1. Interface SmartPhone

Java

package com.geeksforgeeks.ConstructorInjectionDemo;
  
public interface SmartPhone {
    String getSmartPhoneName();
}

                    

Code explanation:

We’ve simply created an interface – ‘SmartPhone’ having a single method inside it.

2. Concrete Class – Nokia

Java

package com.geeksforgeeks.ConstructorInjectionDemo;
  
import org.springframework.stereotype.Component;
  
@Component
public class Nokia implements SmartPhone {
  
    @Override public String getSmartPhoneName()
    {
        return "This is NOKIA Smart Phone";
    }
}

                    

Code Explanation:

  • This is a concrete class that implements the interface – ‘SmartPhone’ and Overrides the method defined in the interface
  • @Component annotations, this indicates to the spring framework that this is a Java-Bean and it should be registered for component scanning so that it can be injected into other beans when required.

3. REST Controller

Java

package com.geeksforgeeks.ConstructorInjectionDemo;
  
import org.springframework.beans.factory.annotation.Autowired;
import org.springframework.web.bind.annotation.GetMapping;
import org.springframework.web.bind.annotation.RequestMapping;
import org.springframework.web.bind.annotation.RestController;
  
@RestController
@RequestMapping("/api")
public class RESTController {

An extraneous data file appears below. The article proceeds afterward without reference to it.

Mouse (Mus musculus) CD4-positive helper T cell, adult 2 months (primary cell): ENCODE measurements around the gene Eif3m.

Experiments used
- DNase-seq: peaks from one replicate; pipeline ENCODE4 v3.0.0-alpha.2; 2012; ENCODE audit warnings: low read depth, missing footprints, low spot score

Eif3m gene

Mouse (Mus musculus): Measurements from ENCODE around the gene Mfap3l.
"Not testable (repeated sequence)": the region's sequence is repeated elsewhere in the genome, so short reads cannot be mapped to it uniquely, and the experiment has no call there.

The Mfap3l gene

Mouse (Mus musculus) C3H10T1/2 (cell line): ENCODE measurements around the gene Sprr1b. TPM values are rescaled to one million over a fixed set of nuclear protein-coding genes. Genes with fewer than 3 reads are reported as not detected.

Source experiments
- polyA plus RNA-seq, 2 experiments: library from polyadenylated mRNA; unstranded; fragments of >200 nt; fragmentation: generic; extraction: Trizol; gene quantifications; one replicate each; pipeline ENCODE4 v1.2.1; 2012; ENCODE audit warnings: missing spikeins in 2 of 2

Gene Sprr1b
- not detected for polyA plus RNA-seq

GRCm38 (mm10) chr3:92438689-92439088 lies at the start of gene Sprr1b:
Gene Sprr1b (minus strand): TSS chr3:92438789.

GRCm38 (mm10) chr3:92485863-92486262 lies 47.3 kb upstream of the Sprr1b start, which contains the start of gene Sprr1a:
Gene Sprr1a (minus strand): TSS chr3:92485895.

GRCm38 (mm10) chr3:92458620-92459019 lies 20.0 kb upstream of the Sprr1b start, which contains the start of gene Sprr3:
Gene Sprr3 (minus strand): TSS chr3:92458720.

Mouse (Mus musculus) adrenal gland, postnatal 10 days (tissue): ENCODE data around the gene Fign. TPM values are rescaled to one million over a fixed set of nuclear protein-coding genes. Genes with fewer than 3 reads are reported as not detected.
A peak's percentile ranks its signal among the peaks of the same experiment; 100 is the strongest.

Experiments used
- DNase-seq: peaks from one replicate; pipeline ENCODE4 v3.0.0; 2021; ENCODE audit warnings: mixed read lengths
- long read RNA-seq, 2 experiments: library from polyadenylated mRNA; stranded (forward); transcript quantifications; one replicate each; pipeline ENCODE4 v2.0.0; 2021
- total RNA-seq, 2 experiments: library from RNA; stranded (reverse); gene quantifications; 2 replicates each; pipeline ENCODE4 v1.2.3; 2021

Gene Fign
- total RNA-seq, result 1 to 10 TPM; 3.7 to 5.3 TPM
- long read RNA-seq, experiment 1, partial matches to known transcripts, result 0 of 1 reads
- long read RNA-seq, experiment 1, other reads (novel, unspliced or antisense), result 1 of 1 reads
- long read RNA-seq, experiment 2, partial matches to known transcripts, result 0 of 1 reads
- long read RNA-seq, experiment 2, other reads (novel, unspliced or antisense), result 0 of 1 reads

private final SmartPhone mySmartPhone;
  
    //* Constructor Injection  *//
    @Autowired
    public RESTController(SmartPhone theSmartPhone)
    {
        this.mySmartPhone = theSmartPhone;
    }
  
    @GetMapping("/smartphone/name")
    public String getSmartPhoneName()
    {
        return mySmartPhone.getName();
    }
}

                    

Code Explanation:

  • This is a rest controller containing API calls.
  • The @RestController Annotation is a specialised version of @Controller and it signifies that this class is a CONTROLLER and inside it, end-points are defined and these end-points return data either in JSON or XML Format.
  • SmartPhone interface Reference is here, to hold an object of concrete implementation.
  • @Autowired Annotation – This is the real hero here which injects dependency. The constructor will receive the object of SmartPhone upon instantiation and the @Autowired annotation will inject it into current Rest controller’s instance.
    Here’s how the @Autowired injects dependencies behind the scenes !
SmartPhone-smartPhone-=

@Autowired Behind the Scenes

@Autowired working in layman’s term : Spring will scan for @Component, and ask – Hey, is there any concrete class implementing the interface? In our case the interface is ‘SmartPhone’. If there exists one (or more), then inject it. And finally, our @SpringBootApplication class.